Hello! You might not have heard much from me lately, because I've been hard at work in the early stages of developing The Cardboard Kingdom! I'm working with each collaborator on their script, and once we've gone through a few drafts, I move on to the comic version, which I call my "doodle draft!" Because I've gotten so involved in that part of the process this month, I thought I'd share some of my thoughts on this crucial aspect of creating a comic. It can be really rough transitioning from a written script to an illustrated page -- so much can be lost in the process, so many abstract concepts and verbal descriptions that just don't work when you try to actually draw them! But you can gain so much, you can figure out so many new aspects of your story once you start working out your plot on the page and moving your characters throughout their imagined spaces. That's why I try to start my doodle drafts fairly early in the process -- it's not worth sinking too much time into a written script since so much of it will change when translated into the confounding language of comics!
As I mentioned in my previous tutorial, I use Manga Studio 5 EX for all my comics work. Its ability to manage multiple pages in a single project allows me to work on the whole book right away, even if that just involves short written descriptions of what happens on each page. Seriously, my first step is usually just blocking out, page-by-page, the very general stuff of my story, like, "We first meet Ken" or "Dinner with Grandparents." (I'll mostly be using examples from my autobio comic VREELAND throughout this tutorial.)
That first stage of allocating plot points to specific pages helps you work out the pacing of your story, and it might make you realize, "whoops, I'm trying to squeeze waaaayyyy too much stuff in here!" You can also plan for which pages will be paired together (if they end up in a printed book) and where you'll incorporate double-page spreads!
Once I start sketching out the panel layouts of each page, I try to incorporate the dialogue right away so that I'm allowing enough space for it and fine-tuning the timing of each sequence. I try to avoid any large blocks of text or squeezing too many balloons into any single panel. During this part of the process, you can figure out where things can be left unsaid, where a silent panel or pained expression might convey so much more than any written word could.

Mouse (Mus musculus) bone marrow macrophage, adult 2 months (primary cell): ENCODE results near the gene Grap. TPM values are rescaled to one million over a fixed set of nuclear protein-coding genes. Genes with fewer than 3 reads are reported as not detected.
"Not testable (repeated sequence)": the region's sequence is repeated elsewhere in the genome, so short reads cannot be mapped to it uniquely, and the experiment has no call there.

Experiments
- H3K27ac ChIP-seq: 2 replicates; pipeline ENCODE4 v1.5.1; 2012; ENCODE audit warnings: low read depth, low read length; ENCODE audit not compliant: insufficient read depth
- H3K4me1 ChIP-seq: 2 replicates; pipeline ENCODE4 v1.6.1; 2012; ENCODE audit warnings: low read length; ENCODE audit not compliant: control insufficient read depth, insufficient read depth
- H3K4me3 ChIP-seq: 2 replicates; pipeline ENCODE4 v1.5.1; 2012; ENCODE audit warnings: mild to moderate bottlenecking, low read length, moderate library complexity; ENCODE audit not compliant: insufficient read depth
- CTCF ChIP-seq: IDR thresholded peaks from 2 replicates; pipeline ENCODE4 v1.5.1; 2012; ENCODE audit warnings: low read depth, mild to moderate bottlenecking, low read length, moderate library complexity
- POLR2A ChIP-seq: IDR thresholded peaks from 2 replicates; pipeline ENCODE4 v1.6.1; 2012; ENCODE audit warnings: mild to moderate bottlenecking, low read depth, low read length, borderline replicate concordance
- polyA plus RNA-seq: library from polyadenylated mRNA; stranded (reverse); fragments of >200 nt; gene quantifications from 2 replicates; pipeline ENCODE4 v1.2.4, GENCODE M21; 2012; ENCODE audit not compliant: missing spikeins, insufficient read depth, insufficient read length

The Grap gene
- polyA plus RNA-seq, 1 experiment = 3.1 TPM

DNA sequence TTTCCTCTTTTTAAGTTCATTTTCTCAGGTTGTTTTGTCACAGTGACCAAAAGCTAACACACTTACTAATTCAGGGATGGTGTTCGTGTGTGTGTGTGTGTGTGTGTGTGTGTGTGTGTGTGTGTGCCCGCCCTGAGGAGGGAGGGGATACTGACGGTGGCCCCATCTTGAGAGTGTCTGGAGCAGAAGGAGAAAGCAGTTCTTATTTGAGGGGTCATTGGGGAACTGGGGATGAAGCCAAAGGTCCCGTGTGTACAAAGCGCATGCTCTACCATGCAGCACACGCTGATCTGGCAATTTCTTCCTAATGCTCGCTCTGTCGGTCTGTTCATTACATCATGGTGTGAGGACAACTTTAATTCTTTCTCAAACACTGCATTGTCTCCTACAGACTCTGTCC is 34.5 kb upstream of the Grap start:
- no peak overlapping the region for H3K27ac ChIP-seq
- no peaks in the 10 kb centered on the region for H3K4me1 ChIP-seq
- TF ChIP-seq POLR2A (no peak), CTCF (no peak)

And since it's all just rough sketches, you're not terribly invested in any particular panel, so you're free to move stuff around and try different solutions to your narrative conundrums.
In my early days of making comics, I would often take reference photos of every single character in each of their poses throughout the comic, and I'd spend countless hours fussing over minor details of anatomy, expression, and clothing. But that started to really sap the joy out of my process, and it often resulted in lifeless pages full of detail, but sadly lacking in style.
So that's when I started making my "doodle drafts," where I'd just jump right in and sketch out a quick, goofy version of my story. And surprisingly, I'm often able to work out a lot of the expression and basic poses of the characters in that stage -- sometimes, barely any more work is needed for the final inking of my art! Certainly, some more complicated scenarios will require more refining, but so much of the visual storytelling and "acting" of the characters is accomplished at this stage.
The above image is what I consider the final "doodle draft" version of this page. I can't even tell you how helpful it is to have a readable rough draft like this so early in the process! By working loosely like this, you're able to flesh out whole scenes without a ton of effort, but you're also able to convey your intent behind the story. You can show your early drafts to friends and family for feedback without caveats or explanations. You can work out so much of your story like this and revise it however necessary.
With my doodle drafts, I also try to work out the nuts and bolts of how the final art will look. With VREELAND, I worked with black line art and some graytone shading. It's incredibly useful for me to establish early on where the areas of total black will be, where I'll use graytones, and what background details are necessary. Before I started figuring all that out with my doodle drafts, I'd often leave those decisions until the final stages of inking my art, which would result in a lot of second-guessing, back-pedaling, and comic pages that fell short of my ambitions.
This is the final, inked version of the page. You can see that I worked out so much of the layout early on, allowing me to refine it during the last few steps of finishing it. I was able to pull out details, simplify expressions, and bring the page together as a whole. I was also able to ensure that the page worked with the preceding one in the sequence so that they served well side-by-side in the final printed book!
Like I said, I'm in the "doodle draft" stage right now with a lot of my new Cardboard Kingdom stories! It's such a cool part of the process, especially since I'm working with great collaborators! And that's why it's even more crucial to develop the doodle drafts, allowing everyone involved to discuss a readable draft of each comic that's representative of the final stories!
Obviously, I can't show much of that work without spoiling all the good stuff, but here's a little peek at an emotional sequence with one of the character's fathers. We were trying to squeeze in a lot of expressions and nuance in the that scene, and even with such simple illustrations, we've been able to develop it into something really special.